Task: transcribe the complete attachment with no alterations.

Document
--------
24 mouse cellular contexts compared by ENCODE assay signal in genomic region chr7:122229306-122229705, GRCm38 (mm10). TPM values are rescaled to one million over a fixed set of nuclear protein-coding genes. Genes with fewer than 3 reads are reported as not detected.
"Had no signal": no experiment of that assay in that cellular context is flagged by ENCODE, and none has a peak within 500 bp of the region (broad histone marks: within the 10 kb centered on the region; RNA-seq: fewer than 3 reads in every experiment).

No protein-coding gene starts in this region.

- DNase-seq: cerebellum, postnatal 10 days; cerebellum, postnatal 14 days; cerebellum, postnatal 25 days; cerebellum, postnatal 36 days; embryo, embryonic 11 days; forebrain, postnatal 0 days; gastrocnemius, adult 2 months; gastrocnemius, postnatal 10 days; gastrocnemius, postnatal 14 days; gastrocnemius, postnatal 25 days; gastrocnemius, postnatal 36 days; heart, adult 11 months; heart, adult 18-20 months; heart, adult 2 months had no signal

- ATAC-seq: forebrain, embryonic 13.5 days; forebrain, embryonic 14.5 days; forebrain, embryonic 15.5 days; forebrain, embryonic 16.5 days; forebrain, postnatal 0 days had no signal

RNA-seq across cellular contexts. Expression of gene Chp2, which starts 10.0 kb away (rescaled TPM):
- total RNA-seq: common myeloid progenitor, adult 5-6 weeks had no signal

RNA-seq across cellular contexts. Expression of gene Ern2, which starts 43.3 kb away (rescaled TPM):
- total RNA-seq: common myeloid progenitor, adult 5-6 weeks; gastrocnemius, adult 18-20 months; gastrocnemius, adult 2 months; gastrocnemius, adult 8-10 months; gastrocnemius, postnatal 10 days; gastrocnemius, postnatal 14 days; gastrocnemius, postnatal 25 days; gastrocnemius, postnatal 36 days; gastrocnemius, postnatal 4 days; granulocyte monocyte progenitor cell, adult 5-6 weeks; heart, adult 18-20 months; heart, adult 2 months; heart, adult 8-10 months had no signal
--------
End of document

24 mouse cellular contexts compared by ENCODE assay signal in genomic region chr7:122229306-122229705, GRCm38 (mm10). TPM values are rescaled to one million over a fixed set of nuclear protein-coding genes. Genes with fewer than 3 reads are reported as not detected.
"Had no signal": no experiment of that assay in that cellular context is flagged by ENCODE, and none has a peak within 500 bp of the region (broad histone marks: within the 10 kb centered on the region; RNA-seq: fewer than 3 reads in every experiment).

No protein-coding gene starts in this region.

- DNase-seq: cerebellum, postnatal 10 days; cerebellum, postnatal 14 days; cerebellum, postnatal 25 days; cerebellum, postnatal 36 days; embryo, embryonic 11 days; forebrain, postnatal 0 days; gastrocnemius, adult 2 months; gastrocnemius, postnatal 10 days; gastrocnemius, postnatal 14 days; gastrocnemius, postnatal 25 days; gastrocnemius, postnatal 36 days; heart, adult 11 months; heart, adult 18-20 months; heart, adult 2 months had no signal

- ATAC-seq: forebrain, embryonic 13.5 days; forebrain, embryonic 14.5 days; forebrain, embryonic 15.5 days; forebrain, embryonic 16.5 days; forebrain, postnatal 0 days had no signal

RNA-seq across cellular contexts. Expression of gene Chp2, which starts 10.0 kb away (rescaled TPM):
- total RNA-seq: common myeloid progenitor, adult 5-6 weeks had no signal

RNA-seq across cellular contexts. Expression of gene Ern2, which starts 43.3 kb away (rescaled TPM):
- total RNA-seq: common myeloid progenitor, adult 5-6 weeks; gastrocnemius, adult 18-20 months; gastrocnemius, adult 2 months; gastrocnemius, adult 8-10 months; gastrocnemius, postnatal 10 days; gastrocnemius, postnatal 14 days; gastrocnemius, postnatal 25 days; gastrocnemius, postnatal 36 days; gastrocnemius, postnatal 4 days; granulocyte monocyte progenitor cell, adult 5-6 weeks; heart, adult 18-20 months; heart, adult 2 months; heart, adult 8-10 months had no signal